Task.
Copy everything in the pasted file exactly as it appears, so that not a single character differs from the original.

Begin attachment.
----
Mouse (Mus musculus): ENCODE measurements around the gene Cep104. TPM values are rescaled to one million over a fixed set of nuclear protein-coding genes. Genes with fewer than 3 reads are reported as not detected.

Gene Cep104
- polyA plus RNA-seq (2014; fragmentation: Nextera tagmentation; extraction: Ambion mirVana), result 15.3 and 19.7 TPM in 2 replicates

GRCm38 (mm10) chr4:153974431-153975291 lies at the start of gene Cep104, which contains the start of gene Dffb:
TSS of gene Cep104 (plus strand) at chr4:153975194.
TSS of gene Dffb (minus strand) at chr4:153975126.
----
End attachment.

Mouse (Mus musculus): ENCODE measurements around the gene Cep104. TPM values are rescaled to one million over a fixed set of nuclear protein-coding genes. Genes with fewer than 3 reads are reported as not detected.

Gene Cep104
- polyA plus RNA-seq (2014; fragmentation: Nextera tagmentation; extraction: Ambion mirVana), result 15.3 and 19.7 TPM in 2 replicates

GRCm38 (mm10) chr4:153974431-153975291 lies at the start of gene Cep104, which contains the start of gene Dffb:
TSS of gene Cep104 (plus strand) at chr4:153975194.
TSS of gene Dffb (minus strand) at chr4:153975126.